Something We've Never Seen Before: The Sun's North Pole
A solar mission has given us a glimpse of the Sun’s poles, in the form of an image pieced together from data collected by the European Space Agency's PROBA-2 (PRoject for OnBoard Autonomy 2) satellite, in orbit around Earth.
Earth - and most of the objects in the Solar System - orbits the Sun in a flat disc, close to the star's equator. This is called the ecliptic plane. We launch spacecraft out on this ecliptic plane, for practical reasons. The spin of Earth on its axis gives a rocket a boost, meaning it takes less effort to get it into space. The closer the launch is to the equator, the greater the boost. It would be much harder to launch a rocket from Earth's polar regions. So, rockets launched from Earth are already travelling in the ecliptic plane and therefore normally aren't in a position to peek at the Sun's poles. It is possible to get out of this plane, but it's quite hard and time-consuming. This is the reason why we've never been able to directly see either of the Sun's poles.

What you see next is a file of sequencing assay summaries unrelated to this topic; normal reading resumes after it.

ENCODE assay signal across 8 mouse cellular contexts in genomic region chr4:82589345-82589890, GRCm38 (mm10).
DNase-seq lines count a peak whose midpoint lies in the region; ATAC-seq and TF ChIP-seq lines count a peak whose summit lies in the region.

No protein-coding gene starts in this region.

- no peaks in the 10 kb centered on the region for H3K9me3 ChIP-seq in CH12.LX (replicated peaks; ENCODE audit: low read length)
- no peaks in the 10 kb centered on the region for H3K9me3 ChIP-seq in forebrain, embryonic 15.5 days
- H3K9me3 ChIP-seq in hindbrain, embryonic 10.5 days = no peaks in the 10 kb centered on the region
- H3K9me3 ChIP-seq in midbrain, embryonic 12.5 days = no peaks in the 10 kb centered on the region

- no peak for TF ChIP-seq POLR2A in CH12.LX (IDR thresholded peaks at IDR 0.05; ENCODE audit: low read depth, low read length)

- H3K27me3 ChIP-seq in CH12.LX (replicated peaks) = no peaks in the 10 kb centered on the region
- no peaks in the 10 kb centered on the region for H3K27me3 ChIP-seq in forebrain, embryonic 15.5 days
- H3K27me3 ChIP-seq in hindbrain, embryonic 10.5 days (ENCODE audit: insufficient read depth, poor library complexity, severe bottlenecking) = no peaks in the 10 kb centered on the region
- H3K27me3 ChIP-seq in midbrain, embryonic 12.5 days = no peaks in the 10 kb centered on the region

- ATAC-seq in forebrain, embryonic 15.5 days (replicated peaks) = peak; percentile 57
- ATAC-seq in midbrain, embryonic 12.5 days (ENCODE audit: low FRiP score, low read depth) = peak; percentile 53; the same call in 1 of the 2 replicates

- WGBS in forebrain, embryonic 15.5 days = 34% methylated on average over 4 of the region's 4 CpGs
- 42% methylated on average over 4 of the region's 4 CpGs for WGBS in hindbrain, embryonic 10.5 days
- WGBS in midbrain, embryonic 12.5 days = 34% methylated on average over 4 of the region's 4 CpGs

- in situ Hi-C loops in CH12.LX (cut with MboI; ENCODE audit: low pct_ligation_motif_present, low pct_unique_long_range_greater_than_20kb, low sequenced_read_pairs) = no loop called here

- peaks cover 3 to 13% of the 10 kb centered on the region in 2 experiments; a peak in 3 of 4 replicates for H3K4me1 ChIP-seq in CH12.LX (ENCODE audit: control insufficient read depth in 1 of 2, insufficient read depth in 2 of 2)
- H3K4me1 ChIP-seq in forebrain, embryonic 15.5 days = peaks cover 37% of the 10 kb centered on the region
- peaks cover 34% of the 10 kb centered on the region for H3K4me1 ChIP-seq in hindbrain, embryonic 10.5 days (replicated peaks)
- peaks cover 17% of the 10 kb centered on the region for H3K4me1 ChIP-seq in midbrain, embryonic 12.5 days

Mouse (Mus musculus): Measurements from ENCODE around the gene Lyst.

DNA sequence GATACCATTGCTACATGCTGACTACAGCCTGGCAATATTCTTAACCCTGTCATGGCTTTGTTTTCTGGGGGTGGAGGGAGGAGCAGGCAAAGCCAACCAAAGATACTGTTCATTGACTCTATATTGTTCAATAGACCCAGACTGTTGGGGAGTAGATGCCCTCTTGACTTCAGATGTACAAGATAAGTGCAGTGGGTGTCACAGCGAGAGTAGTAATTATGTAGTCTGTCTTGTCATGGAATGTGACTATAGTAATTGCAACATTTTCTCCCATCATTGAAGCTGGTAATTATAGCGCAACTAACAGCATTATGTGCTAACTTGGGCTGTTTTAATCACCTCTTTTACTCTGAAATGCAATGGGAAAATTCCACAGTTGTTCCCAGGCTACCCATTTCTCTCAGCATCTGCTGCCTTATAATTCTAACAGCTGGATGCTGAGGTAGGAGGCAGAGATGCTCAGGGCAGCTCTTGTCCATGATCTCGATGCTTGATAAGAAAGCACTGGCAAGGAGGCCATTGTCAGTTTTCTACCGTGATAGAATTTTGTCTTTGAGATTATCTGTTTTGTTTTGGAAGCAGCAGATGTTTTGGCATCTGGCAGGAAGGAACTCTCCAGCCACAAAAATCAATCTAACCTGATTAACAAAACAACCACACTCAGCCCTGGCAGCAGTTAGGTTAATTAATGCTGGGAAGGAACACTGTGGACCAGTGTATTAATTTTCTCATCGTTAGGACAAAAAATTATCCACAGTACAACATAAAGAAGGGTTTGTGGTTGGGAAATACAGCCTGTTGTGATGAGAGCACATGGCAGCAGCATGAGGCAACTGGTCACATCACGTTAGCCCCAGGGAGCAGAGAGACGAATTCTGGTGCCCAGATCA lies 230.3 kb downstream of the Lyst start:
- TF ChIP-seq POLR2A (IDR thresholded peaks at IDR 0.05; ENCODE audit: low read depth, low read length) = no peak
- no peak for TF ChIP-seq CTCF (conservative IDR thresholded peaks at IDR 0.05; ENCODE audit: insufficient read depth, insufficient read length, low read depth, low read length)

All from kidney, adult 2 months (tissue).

There has actually been one probe that looked at the Sun's poles, though: Ulysses, which looped over the top of the Sun's poles at a distance of nearly 322 million kilometres (200 million miles) - but none of its instruments were a camera.
This time, we're not looking at a photograph either, strictly speaking - but it's very close. When spacecraft observe the solar atmosphere, they gather data on everything along their line of sight, also viewing the atmosphere extending around the disc of the Sun, and scientists can use this to infer the appearance of the polar regions. Slice by tiny slice, as the Sun rotates, PROBA-2 takes readings of these elements in extreme ultraviolet wavelengths, then combines them into a reconstruction of the Solar poles.
ESA scientists have been building these images since June this year, uploading them into a database so that they can observe how the Sun's poles change over time. This is so that they can build on the knowledge gleaned by Ulysses, and try to learn more about the dynamics of solar phenomena at the polar regions - such as coronal holes, Alfvén waves and Rossby waves.
For actual photos, we have to wait for ESA's Solar Orbiter, scheduled for launch in 2020. It's not going to orbit the poles, but will zoom around at high-enough latitudes that it will be able to image those mysterious and elusive regions.
Source: https://www.sciencealert.com/here-s-something-you-ve-probably-never-seen-before-the-sun-s-north-pole MICHELLE STARR 4 DEC 2018